Thats about twice as much as you need normally, daily. – Since our ancestors to move away from the equator, less sun was available particularly during winter. So food became an essential secondary source of D vitamin, tiding them over the colder months. Vegetable Sources of vitamin – D vitamin sources can be either animal or vegetable. Vegetable resources are mainly – algae – mushrooms. Wild mushrooms may produce quite substantial quantities of vitamin D2 if they’ve been exposed to sunlight. Mushrooms are grown indoors rather than subjected to UVB light. Consequently they contain no D vitamin. Regardless, it’s worth understanding that if you irradiate cultivated mushrooms which you buy at a shop, by placing them in strong sunshine for half a hour or so, you can produce about 1500 IU of vitamin D2 per mid-sized punnet.
So this kind of D vitamin can occur naturally in our diet. We might use it, but isn’t the perfect type for us. Our bodies are optimised for vitamin D3, the type our skin produces. But getting all of your D vitamin as vegetable sourced vitamin D2 will be much, a lot better than getting no D vitamin at all. D vitamin From Fortified Foods – Many people who live in first world nations get some D vitamin from foods that are fortified, including – Food – Serving – D vitamin-IU’s – Milk – Cup – D 100 – D – Margerine – Tbs – 60 – Many Orange Juices – Cup – 100 – Many Breakfast Cereals – 3 ounce – Small quantity – This really is not nearly enough to avoid D vitamin deficiency.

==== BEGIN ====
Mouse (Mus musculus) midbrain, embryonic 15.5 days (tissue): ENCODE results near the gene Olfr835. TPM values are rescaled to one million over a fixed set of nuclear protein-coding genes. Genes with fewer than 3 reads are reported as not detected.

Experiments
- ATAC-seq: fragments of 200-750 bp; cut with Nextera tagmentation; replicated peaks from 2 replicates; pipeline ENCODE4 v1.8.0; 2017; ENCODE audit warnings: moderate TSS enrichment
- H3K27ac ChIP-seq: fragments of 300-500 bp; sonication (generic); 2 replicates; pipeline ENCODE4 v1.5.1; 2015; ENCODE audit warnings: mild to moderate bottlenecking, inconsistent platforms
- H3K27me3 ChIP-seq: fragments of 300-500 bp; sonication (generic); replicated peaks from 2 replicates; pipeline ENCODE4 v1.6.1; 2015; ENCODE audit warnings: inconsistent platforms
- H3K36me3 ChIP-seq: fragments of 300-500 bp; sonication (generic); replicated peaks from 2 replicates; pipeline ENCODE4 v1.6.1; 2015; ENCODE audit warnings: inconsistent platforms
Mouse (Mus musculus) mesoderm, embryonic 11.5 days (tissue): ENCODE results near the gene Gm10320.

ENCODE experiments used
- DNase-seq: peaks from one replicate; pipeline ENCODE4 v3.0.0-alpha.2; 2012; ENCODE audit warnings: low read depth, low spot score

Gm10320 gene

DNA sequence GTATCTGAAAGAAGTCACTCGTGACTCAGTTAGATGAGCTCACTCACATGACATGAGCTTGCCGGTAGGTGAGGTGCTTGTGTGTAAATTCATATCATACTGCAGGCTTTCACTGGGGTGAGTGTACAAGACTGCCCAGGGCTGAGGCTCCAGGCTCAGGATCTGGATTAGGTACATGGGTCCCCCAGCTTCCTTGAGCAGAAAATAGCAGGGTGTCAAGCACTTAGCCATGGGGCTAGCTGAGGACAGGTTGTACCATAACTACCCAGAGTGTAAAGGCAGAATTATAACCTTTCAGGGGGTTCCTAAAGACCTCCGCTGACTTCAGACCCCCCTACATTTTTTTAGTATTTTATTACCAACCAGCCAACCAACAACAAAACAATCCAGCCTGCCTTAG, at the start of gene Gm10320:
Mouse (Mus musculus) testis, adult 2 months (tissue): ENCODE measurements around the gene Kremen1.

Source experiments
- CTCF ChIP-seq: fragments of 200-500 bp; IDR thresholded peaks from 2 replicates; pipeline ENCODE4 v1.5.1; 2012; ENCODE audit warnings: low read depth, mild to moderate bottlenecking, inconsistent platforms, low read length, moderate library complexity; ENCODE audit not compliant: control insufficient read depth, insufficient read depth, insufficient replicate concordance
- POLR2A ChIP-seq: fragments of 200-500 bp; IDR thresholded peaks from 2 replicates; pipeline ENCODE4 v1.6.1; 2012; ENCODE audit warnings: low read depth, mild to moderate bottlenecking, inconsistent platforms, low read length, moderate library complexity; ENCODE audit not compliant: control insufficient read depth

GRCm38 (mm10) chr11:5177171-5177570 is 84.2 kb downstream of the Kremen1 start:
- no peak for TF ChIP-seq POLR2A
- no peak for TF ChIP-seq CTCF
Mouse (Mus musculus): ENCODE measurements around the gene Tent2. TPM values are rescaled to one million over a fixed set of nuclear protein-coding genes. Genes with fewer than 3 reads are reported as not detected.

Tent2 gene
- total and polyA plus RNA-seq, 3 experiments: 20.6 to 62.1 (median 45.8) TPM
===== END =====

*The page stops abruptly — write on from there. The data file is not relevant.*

These are average values. Another concern is that a few fortification programs utilize vitamin D2 rather than vitamin D3. – Animal Resources of Vitamin D3 – Meals – Serving – D vitamin-IU’s – Salmon – 3 ounce – 180 – 500 – Mackerel – 3 ounce – 80 – 290 – Sardines – 3 ounce – 80 – 400 – Tuna – 3 ounce – 50 – 600 – Herring – 3 ounce – 170 – Egg Yolks – 1 Yolk – 25 – Liver – 3 oz – 13 – berry – 1 cup – 12 – Cheese – 1 oz – 12 – Cod Liver Oil – 1 tsp – 500 – This really table shows average values.
Actual values can differ widely, naturally. Animals use D vitamin just as we do, and we may obtain it from them, in the shape of vitamin D3. As you see, it’s possible to get significant quantities of nutrient D3 in our diet, but only if we eat a lot of fish! – dependant upon where our fish is caught, so much fish might not be good for us, due to the pollution of our oceans. And please do not ask me how fish convert the nutrient D2 from the algae they eat in vitamin D3.